Reviewed by Ned Daigle
Rating: 8 Beans
ears before gorgeous, untalented Cindy Crawford nauseated the world with "Fair Game", and equally gorgeous, untalented Pamela Anderson Lee did likewise with "Barb Wire", gorgeous, untalented Margaux Hemingway brought the world her hilariously awful "Lipstick".
One thing you can say for Hemingway, she didn't try to stretch herself by playing a lawyer or a futuristic superbimbo. No, she plays (gasp) a model! Hemingway, you may or may not know, was the Cindy Crawford of her day, being the first internationally name-recognized supermodel. But even this seemingly piece-o-cake role proved too daunting for the vacant Margaux.
During a very erotic photo shoot for a new lipstick (hence the title, how clever), Margaux's little sister (played by real life little sister Mariel) brings her wacko music teacher to meet the famous fashion mannequin. The teacher is played by Chris Sarandon who seemed determined to kiss off his Oscar nomination the year before with this horrible performance. Anyway, to make a long story short, while Sarandon is visiting Margaux, so he can play his horrid musical composition, he goes nutso and brutally beats and rapes her. Now, if up to this point the film had been anywhere near intelligent, or been performed by talented performers, the audience would feel something during this rape scene (the brutallity of it is really quite too much), but as it is, it just comes across as cheap and voyeuristic.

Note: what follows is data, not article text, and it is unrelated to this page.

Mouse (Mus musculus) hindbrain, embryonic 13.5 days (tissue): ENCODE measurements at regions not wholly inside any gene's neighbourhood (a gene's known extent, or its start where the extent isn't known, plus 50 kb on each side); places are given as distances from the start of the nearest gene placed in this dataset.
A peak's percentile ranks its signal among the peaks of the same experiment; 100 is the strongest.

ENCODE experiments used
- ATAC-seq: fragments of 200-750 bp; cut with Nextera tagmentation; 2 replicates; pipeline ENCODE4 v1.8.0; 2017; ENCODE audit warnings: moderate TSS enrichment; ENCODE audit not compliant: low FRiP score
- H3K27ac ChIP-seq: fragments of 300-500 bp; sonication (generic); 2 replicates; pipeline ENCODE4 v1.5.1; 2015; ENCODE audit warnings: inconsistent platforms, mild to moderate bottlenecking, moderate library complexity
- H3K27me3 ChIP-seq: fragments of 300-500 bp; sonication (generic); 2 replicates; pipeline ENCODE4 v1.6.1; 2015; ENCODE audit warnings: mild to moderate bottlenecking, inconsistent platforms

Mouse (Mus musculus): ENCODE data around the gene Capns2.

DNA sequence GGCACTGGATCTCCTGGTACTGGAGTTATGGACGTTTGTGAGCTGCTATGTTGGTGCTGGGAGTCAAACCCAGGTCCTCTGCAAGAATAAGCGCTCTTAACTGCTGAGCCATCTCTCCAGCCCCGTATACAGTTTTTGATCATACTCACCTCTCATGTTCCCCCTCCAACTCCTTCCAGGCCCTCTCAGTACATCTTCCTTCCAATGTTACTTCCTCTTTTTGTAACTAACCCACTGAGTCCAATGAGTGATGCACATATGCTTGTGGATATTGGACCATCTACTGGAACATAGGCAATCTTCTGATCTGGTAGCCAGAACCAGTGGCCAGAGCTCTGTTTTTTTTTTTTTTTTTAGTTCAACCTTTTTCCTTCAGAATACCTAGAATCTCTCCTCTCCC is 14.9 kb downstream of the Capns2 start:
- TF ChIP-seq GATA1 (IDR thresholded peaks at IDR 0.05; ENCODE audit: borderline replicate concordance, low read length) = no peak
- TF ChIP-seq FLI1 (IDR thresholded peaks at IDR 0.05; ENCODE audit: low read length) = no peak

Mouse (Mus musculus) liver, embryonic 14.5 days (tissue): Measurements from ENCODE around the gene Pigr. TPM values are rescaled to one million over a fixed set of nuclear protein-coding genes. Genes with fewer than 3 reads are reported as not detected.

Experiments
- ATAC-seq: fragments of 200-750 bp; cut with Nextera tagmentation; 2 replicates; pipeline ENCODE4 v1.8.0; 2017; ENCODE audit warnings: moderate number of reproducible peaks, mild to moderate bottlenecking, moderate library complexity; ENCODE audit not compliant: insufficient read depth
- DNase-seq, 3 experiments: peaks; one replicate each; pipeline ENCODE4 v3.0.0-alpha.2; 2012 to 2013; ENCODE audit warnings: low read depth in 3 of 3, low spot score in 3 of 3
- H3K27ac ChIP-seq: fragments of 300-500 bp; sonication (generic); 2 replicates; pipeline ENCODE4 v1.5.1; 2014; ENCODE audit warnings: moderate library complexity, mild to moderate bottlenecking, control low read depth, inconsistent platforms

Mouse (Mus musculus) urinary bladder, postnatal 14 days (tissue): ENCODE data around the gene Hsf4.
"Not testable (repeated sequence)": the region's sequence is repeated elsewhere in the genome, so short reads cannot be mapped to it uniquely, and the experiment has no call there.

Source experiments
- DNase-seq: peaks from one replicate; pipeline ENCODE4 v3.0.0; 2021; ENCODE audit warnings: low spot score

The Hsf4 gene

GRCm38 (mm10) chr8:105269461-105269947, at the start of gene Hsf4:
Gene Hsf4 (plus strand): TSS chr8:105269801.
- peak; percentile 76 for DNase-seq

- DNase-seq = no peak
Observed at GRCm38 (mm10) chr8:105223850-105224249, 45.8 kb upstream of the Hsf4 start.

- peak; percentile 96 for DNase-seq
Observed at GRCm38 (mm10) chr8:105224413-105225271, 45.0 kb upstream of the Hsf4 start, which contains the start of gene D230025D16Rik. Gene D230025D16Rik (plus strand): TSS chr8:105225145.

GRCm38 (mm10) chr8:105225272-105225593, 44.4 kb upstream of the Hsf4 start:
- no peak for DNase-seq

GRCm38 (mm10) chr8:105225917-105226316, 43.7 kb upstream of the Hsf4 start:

With the help of lawyer Anne Bancroft (who looks stunned to be trapped in this trash), they bring Sarandon to trial, but he is found not-guilty.
Which is a convenient plot device to allow Sarandon to chase (in what seems like the most endless foot chase in film history in an under-construction office building) and rape Mariel, prompting big sis Margaux (wearing a bright red evening gown and heels) to grab a rifle, chase Sarandon into the parking lot and blow his ass away.
It's very funny watching Margaux, Sarandon and even Bancroft struggle to act in this movie, the stunningly bad script didn't help things either, and see 12 year-old Mariel act rings around all of them (before her acclaim in "Manhattan", "Personal Best" and "Star 80").
"Lipstick" is in equal doses hysterical and apalling. Single funniest line of dialogue: when badgered by Bancroft about what she'll say in court, Margaux screams "He wanted to kill me! He wanted to kill me with his cock!"
Need I say more?
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